Work at Home Columbia TN
Columbia Career Center
119 Nashville Hwy. Ste. 106
Marshall County Career Center
980 South Ellington Parkway
Justin Olsen, CPRW
1111 Karma Lane
American Workforce Inc
552 Poplar Ave
Data Provided By:
Plumbers And Steam Fitters Local 102
1216 N Broadway St
Tennessee Career Center Of Murry County
119 Nashville Highway, Suite 106
Shea Jefferson,MPS, CPRW, CEIP
8524 Old Champion Rd.
Ironworkers Local 384 Apprenticeship Training
1010 Buchanan Ave
Tennessee Department of Labor & Workforce Development
180 Eli Lane
810 Nw Broad St Ste 238
Data Provided By:
Stay at Home Dad, Online Resources for Stay at Home Dads
The SAHD (stay-at-home dad) counterpart - MAWDAHS
RebelDad makes an impassioned argument for elevating the way we describe stay at home dads who look after kids:
So yesterday I was given another reminder that one of these days I should really start a blogroll for MAWDAHs... moms who go to work and are married to stay at home dads. Asha over at ParentHacks.com flagged this post by Mom 101 about her husband. It is a wonderful denunciation of the strange and irritating trend toward referring to male caregivers by female terms ("The Mommy," "Mr. Mom," etc.)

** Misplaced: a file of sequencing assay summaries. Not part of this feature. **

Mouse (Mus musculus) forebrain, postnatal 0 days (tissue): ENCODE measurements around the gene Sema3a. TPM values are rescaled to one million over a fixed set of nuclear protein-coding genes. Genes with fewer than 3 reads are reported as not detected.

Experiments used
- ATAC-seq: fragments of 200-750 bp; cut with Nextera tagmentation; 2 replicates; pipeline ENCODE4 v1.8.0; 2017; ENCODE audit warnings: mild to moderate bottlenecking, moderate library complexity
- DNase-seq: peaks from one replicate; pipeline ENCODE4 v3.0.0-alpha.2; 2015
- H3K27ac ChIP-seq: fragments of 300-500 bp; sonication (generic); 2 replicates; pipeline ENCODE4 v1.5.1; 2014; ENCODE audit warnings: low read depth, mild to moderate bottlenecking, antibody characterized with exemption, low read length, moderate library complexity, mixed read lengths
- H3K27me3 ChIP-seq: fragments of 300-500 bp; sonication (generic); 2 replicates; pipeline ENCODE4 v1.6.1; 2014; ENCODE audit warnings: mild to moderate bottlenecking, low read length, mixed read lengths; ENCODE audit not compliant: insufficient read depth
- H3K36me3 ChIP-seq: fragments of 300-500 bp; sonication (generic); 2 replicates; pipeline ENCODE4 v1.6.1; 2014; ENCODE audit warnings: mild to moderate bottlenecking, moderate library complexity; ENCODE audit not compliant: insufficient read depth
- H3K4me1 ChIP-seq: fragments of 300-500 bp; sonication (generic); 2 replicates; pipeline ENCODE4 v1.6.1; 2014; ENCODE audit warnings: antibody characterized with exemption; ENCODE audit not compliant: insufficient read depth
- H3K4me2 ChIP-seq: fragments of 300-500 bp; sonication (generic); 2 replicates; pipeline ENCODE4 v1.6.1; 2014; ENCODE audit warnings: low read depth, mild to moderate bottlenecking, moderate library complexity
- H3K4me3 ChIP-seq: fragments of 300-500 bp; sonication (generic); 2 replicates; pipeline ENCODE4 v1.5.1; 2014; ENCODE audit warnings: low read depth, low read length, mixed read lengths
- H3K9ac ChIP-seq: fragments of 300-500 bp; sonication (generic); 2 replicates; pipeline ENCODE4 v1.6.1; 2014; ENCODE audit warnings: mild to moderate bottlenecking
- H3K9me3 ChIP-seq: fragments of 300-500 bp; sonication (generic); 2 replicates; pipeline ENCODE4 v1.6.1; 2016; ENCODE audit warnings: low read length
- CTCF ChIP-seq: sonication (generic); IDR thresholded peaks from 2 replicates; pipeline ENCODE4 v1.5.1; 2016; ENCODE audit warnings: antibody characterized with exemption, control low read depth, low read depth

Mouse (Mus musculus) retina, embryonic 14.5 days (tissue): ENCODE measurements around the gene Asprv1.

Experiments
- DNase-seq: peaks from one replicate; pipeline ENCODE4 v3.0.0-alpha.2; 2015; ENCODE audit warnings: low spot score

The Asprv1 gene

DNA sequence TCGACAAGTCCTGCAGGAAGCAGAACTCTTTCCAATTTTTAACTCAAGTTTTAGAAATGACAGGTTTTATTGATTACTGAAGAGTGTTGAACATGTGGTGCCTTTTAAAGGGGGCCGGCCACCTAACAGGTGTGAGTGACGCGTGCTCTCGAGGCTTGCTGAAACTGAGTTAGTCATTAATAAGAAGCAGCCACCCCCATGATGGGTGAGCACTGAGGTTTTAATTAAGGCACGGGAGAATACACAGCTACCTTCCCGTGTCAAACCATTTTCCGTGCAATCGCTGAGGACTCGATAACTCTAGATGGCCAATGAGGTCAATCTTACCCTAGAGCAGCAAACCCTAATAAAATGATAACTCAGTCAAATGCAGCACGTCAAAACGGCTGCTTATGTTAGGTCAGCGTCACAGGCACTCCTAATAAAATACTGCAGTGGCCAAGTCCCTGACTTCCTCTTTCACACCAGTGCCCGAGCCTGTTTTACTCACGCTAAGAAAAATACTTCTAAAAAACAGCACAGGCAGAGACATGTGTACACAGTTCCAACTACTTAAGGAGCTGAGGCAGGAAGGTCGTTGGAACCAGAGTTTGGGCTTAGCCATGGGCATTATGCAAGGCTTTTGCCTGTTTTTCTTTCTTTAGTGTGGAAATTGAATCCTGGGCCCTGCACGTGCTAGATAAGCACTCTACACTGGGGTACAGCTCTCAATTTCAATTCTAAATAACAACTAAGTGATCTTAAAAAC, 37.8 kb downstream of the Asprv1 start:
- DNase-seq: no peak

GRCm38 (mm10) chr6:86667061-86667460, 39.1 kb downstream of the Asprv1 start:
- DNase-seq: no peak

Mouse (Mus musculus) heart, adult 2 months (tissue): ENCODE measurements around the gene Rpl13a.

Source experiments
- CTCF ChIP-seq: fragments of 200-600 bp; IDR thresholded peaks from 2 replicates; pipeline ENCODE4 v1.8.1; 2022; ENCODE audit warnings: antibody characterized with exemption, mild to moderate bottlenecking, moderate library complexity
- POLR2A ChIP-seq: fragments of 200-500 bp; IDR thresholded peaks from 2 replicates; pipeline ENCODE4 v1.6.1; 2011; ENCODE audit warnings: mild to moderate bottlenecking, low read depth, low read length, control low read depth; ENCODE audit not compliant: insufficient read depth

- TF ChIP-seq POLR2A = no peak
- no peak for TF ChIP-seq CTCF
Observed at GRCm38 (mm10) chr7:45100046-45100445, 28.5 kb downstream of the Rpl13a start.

I was asked recently what the problem with Mr. Mom is, and Mom 101 nails a good chunk of it. Here's my take on why it's a problem:
- It is unfair to women to "mom"ify the job. Calling a guy "Mr. Mom," implies mom ∗should∗ be the one behind the stroller. That ought to be pretty offensive nowadays.
- It emphasizes the novelty of at-home fatherhood . A dad at the playground shouldn't be treated with any more surprise that a female surgeon in the operating room. Why should "Hey - that kid's caretaker is a ∗man∗!" be any less offensive than "Hey - that doctor/lawyer/exec is a ∗woman∗!"?
- It glosses over the different skills that mothers and fathers bring to the table. Kyle Pruett at Yale has made a career of noting that men and women generally parent differently, and that kids are best served by both styles of play. Suggesting that a...
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